The debt collection profession is booming.
More than 4,000 lawyers are currently employed in the United States, according to the Association of State Attorneys, or 4,500 of those attorneys.
The attorneys’ fees they collect range from $50 to $250 per debt, according in an article in the New York Times.
This growth, however, has also brought new concerns for many consumers.
Many of these attorneys don’t take on debt collectors.
The New York Post recently published a list of some of the attorneys it found who do, but it included the lawyers who had been sued for allegedly overcharging or making fraudulent claims.
These attorneys may not be the most ethical, according the article.
One attorney, Robert W. Kastner, told the Post that his practice “did not charge us for any services we did, and we did not receive a referral fee or anything like that.
It was simply an agreement we had with the lawyer and that was that.”
Another attorney, Stephen W. Loh, said his practice was “in good standing.”
The article noted that some debt collectors are “not licensed or credentialed in their field.”
In addition to not being accredited, many of these lawyers don’t have the proper credentials to work as debt collectors and thus may not have the skills needed to make a good judgment call on debt collection fees.
They may also be unwilling to take on more cases because they might be too busy and don’t know where to begin, according The New Yorker article.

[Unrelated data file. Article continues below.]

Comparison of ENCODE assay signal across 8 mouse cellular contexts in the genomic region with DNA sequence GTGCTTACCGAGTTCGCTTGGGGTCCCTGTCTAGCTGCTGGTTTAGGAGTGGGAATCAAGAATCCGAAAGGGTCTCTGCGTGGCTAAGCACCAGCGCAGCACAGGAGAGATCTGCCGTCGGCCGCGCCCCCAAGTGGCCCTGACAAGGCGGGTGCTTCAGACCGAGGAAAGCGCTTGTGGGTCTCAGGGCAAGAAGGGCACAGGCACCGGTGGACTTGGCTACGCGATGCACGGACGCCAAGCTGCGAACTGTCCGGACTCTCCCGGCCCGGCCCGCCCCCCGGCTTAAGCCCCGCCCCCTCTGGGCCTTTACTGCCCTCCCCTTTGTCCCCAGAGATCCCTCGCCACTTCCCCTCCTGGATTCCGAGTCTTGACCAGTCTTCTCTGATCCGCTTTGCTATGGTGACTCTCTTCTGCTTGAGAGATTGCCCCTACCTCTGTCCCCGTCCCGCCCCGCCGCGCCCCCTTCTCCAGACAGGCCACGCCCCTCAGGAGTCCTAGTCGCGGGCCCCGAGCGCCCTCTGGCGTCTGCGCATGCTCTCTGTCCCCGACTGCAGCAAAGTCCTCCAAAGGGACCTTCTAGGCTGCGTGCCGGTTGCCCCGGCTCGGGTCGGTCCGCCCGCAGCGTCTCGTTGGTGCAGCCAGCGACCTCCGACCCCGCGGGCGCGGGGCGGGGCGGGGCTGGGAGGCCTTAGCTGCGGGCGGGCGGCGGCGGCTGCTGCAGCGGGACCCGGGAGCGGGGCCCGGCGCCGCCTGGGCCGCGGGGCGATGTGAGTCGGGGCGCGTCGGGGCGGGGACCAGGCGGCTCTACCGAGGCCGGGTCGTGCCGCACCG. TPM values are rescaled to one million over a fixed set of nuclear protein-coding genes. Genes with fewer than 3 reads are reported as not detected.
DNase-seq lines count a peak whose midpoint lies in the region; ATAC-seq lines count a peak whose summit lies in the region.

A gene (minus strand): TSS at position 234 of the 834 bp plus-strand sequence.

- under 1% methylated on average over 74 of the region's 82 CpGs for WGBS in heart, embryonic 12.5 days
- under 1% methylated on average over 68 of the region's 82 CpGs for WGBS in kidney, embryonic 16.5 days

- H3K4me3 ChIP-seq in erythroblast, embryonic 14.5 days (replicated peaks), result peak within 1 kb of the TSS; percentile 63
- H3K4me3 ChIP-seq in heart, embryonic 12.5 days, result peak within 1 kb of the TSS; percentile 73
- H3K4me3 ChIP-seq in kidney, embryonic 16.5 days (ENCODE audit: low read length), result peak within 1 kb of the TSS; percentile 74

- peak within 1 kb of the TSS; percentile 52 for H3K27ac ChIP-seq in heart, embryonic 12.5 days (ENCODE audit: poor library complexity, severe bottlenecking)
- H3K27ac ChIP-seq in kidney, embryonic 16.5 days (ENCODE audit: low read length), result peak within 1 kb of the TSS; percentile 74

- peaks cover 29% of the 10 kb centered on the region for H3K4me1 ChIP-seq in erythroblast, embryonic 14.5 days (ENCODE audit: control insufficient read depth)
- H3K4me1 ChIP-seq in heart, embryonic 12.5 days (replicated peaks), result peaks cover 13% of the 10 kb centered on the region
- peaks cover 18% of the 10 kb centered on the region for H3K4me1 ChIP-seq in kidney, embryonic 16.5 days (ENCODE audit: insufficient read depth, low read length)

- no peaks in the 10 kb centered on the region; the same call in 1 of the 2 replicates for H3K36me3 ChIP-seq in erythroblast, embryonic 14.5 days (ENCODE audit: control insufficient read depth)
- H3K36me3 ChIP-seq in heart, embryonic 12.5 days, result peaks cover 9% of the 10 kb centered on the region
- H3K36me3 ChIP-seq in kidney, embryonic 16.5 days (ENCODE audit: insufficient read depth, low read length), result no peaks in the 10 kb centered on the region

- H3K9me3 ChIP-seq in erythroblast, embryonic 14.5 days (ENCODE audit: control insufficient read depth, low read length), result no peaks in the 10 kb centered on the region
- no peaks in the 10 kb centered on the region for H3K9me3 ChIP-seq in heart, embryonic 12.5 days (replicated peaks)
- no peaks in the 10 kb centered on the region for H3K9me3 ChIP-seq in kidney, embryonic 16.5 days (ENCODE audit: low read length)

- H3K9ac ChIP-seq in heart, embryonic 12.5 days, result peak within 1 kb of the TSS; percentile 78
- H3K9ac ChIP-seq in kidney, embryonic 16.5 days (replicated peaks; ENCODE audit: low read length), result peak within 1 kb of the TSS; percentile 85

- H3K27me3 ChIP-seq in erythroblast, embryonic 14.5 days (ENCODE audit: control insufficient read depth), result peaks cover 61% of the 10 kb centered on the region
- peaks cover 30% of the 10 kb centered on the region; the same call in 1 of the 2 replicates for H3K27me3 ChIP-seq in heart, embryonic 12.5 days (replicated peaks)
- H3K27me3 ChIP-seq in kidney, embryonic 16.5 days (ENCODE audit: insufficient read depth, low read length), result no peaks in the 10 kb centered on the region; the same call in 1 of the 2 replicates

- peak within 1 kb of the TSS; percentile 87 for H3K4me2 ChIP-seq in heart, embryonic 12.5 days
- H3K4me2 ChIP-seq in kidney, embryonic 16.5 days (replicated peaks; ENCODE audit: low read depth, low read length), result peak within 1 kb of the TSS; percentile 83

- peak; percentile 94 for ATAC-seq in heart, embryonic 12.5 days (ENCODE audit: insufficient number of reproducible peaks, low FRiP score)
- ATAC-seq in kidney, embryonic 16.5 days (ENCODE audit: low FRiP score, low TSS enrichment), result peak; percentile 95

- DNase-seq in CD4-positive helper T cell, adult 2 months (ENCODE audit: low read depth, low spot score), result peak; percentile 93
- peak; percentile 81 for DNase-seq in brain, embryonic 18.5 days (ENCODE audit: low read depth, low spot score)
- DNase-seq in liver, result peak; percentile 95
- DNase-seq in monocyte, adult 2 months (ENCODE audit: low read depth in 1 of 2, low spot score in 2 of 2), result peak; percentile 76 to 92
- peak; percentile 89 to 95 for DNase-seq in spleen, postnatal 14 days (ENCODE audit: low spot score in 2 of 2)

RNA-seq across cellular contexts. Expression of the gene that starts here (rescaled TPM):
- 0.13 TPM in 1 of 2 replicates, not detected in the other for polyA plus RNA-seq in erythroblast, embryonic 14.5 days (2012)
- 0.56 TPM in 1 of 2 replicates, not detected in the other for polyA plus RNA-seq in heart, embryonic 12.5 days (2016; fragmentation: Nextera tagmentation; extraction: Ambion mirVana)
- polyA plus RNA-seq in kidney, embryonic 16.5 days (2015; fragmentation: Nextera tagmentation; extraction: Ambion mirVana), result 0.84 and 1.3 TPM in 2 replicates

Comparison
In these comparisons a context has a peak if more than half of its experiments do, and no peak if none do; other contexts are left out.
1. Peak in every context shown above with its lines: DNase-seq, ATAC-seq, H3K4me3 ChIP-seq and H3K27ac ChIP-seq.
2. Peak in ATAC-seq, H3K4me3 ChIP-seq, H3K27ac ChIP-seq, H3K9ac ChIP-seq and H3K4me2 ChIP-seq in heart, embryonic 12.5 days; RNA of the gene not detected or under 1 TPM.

This is especially true for those who specialize in collection.
One lawyer, Daniel J. Hovde, told The New Republic that he works for more than 50 different debt collectors in the country.
He said his job is to collect debt on behalf of clients who are “in a bind.”
The New Orleans Advocate noted that Hovdre said he works with debt collectors “on the side.”
“I’m in a position to make mistakes,” he told the newspaper.
“I just don’t think there’s any excuse not to do the best job I can.”
Another lawyer, Paul P. Siegel, told Newsweek that he was not an expert in the debt collection industry, but that his clients were aware of his practice.
“My clients don’t ask for it,” Siegel said.
“They’re just looking for an attorney.”
Some attorneys are not particularly good at collecting on debt, as well.
For example, there is no evidence that many debt collection attorneys know how to properly handle credit card debt.
In fact, there’s a growing body of research that suggests that many consumers don’t realize the impact of debt collection on their finances.
In the article, a report from the American Institute of Certified Public Accountants found that about 25% of consumers surveyed did not realize that they were subject to “collection” fees, such as interest, for credit card transactions.
The report also noted that many people did not know that collection fees can have a negative impact on credit scores, which may affect their ability to borrow money and make purchases.
“It’s very hard to understand how someone can have debts, especially credit cards, without being aware of the risks and the consequences,” said the report’s author, Robert S. Luevano.
“And there’s no way to know when you’re being charged the wrong amount.”